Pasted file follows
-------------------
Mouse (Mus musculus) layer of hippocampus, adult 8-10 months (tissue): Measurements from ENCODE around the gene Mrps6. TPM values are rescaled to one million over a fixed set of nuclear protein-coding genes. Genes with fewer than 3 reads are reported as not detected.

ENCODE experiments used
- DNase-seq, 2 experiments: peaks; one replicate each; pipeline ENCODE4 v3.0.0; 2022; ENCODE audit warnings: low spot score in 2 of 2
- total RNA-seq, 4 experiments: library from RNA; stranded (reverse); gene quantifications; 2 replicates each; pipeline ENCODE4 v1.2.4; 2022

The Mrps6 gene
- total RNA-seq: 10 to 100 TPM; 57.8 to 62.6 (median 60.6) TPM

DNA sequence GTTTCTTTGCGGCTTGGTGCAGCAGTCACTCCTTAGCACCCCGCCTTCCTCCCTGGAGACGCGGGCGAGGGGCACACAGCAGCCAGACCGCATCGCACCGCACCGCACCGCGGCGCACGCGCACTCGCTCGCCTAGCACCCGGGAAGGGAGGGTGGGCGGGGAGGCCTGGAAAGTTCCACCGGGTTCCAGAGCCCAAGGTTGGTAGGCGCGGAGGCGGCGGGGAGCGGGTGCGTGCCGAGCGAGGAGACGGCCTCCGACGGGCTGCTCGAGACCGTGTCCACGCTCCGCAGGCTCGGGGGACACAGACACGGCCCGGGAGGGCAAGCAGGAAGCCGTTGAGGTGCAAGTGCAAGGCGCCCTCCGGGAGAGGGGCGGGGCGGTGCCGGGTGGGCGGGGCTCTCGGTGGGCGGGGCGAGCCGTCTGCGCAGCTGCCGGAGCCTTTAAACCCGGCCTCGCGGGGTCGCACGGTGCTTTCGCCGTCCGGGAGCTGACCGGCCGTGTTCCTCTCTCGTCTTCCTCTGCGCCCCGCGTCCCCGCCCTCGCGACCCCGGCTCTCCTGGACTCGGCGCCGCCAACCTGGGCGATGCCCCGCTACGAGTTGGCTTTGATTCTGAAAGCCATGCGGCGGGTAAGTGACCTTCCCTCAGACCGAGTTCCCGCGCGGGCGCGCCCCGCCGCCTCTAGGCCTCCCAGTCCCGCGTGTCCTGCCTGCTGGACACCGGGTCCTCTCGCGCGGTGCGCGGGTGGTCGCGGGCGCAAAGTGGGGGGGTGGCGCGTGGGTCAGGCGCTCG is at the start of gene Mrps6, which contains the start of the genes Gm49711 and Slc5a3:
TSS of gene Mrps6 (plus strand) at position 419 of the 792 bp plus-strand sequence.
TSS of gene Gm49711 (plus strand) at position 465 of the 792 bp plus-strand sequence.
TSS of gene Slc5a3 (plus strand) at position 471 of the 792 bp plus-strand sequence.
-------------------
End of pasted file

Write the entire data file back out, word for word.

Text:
Mouse (Mus musculus) layer of hippocampus, adult 8-10 months (tissue): Measurements from ENCODE around the gene Mrps6. TPM values are rescaled to one million over a fixed set of nuclear protein-coding genes. Genes with fewer than 3 reads are reported as not detected.

ENCODE experiments used
- DNase-seq, 2 experiments: peaks; one replicate each; pipeline ENCODE4 v3.0.0; 2022; ENCODE audit warnings: low spot score in 2 of 2
- total RNA-seq, 4 experiments: library from RNA; stranded (reverse); gene quantifications; 2 replicates each; pipeline ENCODE4 v1.2.4; 2022

The Mrps6 gene
- total RNA-seq: 10 to 100 TPM; 57.8 to 62.6 (median 60.6) TPM

DNA sequence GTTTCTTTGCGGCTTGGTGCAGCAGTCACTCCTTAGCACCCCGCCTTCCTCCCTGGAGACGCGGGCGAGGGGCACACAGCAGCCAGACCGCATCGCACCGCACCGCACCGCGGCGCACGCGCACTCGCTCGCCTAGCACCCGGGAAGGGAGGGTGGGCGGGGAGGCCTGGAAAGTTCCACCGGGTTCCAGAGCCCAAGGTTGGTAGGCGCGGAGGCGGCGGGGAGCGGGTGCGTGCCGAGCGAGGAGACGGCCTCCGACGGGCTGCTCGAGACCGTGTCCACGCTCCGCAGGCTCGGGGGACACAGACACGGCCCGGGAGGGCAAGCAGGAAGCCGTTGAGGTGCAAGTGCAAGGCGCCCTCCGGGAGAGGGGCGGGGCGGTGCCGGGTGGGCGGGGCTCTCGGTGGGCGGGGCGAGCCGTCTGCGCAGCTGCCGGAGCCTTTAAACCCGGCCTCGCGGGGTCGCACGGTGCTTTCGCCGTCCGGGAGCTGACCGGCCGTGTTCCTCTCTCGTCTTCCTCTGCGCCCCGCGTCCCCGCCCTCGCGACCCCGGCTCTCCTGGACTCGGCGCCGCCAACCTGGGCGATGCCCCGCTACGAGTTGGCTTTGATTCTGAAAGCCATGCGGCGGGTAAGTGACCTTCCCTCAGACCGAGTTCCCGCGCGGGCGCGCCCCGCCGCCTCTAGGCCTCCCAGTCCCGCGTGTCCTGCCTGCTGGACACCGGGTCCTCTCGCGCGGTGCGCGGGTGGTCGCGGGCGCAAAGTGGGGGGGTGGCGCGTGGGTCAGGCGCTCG is at the start of gene Mrps6, which contains the start of the genes Gm49711 and Slc5a3:
TSS of gene Mrps6 (plus strand) at position 419 of the 792 bp plus-strand sequence.
TSS of gene Gm49711 (plus strand) at position 465 of the 792 bp plus-strand sequence.
TSS of gene Slc5a3 (plus strand) at position 471 of the 792 bp plus-strand sequence.